There are essentially two ways to specifying a set.
The first is to enumerate its members -- give a list of them.
We represent such a set by
listing its elements separated by commas and enclosed in braces, as follows
{ 5, 6, 7 }
Clearly this method is feasible only if the set has a small number of members.
Examples:
The second method of defining a set is to specify a property which is common to all members, and to its members only. This property is called a defining property.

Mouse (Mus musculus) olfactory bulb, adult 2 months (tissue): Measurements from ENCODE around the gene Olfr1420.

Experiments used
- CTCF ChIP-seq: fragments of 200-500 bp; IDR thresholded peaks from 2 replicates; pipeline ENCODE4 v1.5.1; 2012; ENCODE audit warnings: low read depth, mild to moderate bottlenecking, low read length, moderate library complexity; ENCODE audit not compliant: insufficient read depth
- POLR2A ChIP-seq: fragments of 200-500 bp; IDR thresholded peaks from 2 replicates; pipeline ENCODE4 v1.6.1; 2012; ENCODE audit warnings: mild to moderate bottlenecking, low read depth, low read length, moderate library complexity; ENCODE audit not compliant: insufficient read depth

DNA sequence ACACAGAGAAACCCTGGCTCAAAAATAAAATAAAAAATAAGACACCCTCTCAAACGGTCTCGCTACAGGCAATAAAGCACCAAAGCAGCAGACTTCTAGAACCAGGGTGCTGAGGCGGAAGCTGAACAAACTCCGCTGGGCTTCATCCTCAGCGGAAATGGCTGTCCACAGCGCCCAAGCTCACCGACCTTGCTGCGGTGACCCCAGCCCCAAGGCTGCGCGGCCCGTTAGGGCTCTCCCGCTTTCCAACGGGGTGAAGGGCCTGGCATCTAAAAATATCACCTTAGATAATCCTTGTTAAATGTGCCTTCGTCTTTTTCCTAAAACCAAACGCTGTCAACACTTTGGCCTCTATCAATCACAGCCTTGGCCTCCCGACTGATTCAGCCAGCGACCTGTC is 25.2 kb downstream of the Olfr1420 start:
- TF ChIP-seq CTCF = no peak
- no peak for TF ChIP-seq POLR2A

Our notation for this second is as follows: A name or identifier is introduced which stands for any member of the set being specified.
This is then followed by a statement of the defining property of the set. These two elements are separated by a vertical bar and enclosed in braces.
An example: { n | n is a natural number and 3 n and n < 6 }
In English: n is a natural number and n greater than or equal to 3, and less than 6.
It is possible to write the defining property in a shorter way:
{ n | n is a natural number and 3 n < 6 }
Examples:
Last modified: 27/July/98 (12:14)